Yesterday, the broker/owner of SAS Real Estate responded to the bad customer service issues I wrote about concerning a $300 refund due to me. She was unhappy the story was published, although she couldn’t dispute the facts.
The whole problem would have been avoided if SAS did the Right Thing from the beginning. In this case, the Right Thing would have been to process the refund from the real estate agent’s bank account, rather than leave the customer to deal directly with the property management office. Perhaps not at first, but certainly after there were signs of communication trouble between the real estate agent and the propery management, SAS should have solved the problem.
Small businesses must recognize that it is in their best interest to do the Right Thing at all times, for all customers. That doesn’t mean that the customer is always right. Businesses cannot honor ridiculous or unreasonable requests just to make a customer happy. But when the facts are supporting the customer, and the company is somewhat at fault, it’s worth it to do what it takes to do the Right Thing.
Perhaps much of this is thanks to the Internet. You never know when your rightly dissatisfied customer manages a website that is read by 1,000, 10,000 or 100,000 or even 1,000,000 unique visitors each day. A simple problem can turn into a public relations nightmare just because you refuse to pay a customer a refund that is due.
In SAS’s case, the real estate could have paid the refund directly to me from their account and then worked with Inland — through their pre-existing business relationship — to receive the money when Inland is able to process the payment. For whatever reason (as the reason they could not do this was not disclosed to me), SAS Real Estate decided to leave their customer to deal with the property manager (with the help of the threat of a lawyer). By fronting $300 in June or July, SAS would not still be dealing with this issue I’ve considered closed for about a month, and there would have been no dissatisfied customer rant requiring a defensive response by the company.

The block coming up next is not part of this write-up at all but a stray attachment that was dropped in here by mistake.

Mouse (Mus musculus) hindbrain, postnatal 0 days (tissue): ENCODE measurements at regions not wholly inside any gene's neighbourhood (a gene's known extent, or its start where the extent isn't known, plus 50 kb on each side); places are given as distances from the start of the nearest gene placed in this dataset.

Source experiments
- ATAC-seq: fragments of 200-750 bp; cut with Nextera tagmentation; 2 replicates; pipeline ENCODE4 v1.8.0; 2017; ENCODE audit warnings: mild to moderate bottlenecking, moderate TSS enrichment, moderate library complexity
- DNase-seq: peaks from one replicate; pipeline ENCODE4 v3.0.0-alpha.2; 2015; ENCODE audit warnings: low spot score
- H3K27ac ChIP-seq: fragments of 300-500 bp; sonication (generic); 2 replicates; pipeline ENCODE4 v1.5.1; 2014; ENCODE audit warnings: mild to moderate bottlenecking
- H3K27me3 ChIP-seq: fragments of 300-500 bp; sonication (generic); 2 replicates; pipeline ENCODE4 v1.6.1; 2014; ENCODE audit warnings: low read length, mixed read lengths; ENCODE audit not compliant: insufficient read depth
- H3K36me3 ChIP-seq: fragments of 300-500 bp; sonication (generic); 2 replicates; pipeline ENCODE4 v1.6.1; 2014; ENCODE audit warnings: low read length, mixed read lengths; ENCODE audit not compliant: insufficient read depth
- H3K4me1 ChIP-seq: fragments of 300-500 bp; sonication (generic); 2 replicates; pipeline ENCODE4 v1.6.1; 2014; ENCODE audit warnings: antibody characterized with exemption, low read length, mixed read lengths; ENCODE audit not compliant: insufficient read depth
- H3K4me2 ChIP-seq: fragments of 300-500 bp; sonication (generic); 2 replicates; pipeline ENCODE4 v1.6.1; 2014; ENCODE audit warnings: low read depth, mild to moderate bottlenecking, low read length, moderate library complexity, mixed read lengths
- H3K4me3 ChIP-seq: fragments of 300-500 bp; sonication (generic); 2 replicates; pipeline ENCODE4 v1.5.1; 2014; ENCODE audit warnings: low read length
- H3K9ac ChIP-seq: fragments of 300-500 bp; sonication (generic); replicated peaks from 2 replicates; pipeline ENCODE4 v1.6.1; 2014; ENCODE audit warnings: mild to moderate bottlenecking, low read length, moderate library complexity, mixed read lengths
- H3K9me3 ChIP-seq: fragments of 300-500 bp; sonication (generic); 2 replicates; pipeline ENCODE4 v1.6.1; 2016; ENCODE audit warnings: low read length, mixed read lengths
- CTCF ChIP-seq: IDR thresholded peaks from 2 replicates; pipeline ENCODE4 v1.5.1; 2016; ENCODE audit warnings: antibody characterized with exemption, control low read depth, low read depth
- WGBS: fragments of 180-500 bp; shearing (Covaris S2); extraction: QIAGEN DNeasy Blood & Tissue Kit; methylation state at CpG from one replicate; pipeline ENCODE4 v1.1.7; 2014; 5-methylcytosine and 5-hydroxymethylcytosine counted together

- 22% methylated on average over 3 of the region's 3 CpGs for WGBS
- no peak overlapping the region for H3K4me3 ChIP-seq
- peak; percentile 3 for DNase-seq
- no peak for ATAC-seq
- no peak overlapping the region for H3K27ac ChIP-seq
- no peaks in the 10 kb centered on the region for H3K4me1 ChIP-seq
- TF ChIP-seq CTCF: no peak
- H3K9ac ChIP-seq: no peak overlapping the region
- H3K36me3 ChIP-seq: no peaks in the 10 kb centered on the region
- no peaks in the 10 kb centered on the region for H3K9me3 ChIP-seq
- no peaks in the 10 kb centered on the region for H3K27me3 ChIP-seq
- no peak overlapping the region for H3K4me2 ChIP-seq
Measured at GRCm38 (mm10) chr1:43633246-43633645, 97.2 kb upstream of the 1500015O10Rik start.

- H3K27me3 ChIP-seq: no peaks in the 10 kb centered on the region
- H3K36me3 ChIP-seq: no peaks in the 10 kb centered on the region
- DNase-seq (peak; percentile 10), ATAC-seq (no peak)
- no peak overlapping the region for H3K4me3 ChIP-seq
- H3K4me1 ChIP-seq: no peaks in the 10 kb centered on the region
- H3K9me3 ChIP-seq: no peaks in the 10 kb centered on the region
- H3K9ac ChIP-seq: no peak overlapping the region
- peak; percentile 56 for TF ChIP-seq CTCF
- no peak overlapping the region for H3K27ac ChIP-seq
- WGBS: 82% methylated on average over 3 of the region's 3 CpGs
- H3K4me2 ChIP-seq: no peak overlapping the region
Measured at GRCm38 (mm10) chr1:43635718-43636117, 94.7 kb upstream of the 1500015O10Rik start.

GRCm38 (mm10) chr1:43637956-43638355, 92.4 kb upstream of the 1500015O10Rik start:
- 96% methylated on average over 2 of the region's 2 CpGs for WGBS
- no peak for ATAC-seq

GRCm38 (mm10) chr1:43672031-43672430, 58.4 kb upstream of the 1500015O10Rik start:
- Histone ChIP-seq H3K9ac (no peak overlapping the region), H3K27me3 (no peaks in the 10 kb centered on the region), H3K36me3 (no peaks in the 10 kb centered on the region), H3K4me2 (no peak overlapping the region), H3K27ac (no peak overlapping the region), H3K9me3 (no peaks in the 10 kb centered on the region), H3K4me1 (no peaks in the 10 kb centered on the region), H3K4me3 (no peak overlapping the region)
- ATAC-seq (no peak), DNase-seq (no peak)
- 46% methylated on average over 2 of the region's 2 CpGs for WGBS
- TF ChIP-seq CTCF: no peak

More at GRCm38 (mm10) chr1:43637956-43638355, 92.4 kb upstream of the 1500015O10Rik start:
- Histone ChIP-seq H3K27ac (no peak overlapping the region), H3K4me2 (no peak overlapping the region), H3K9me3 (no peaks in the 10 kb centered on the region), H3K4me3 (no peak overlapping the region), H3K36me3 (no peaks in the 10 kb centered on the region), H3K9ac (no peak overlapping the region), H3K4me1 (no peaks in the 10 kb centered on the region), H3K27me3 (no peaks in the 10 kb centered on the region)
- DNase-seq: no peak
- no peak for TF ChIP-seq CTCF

SAS Real Estate may have lost business due to my “commentary,” but I doubt it. Small businesses live and die by their reputation, which is why what I wrote elicited such a strong response. At this point, all SAS can try to do is damage control; they had the opportunity to do the Right Thing in June and July, but sealed their fate when the realtor accosted me verbally over the phone in August (remember, I never yelled at her staff and I was always patient and friendly, even though the company’s owner said I should have been angry at her staff) and continued to be no help from that point forward.
This is not a good situation for a small business that relies on its reputation. Search for sears elliptical on Google, and the second unique result is Free Money Finance’s experience with the product. I could have google-bombed SAS Real Estate. As it is, if you search Google for SAS Real Estate Edgewater, NJ, my story does list as the second unique result, and that’s without google-bombing.
Published or updated October 11, 2006.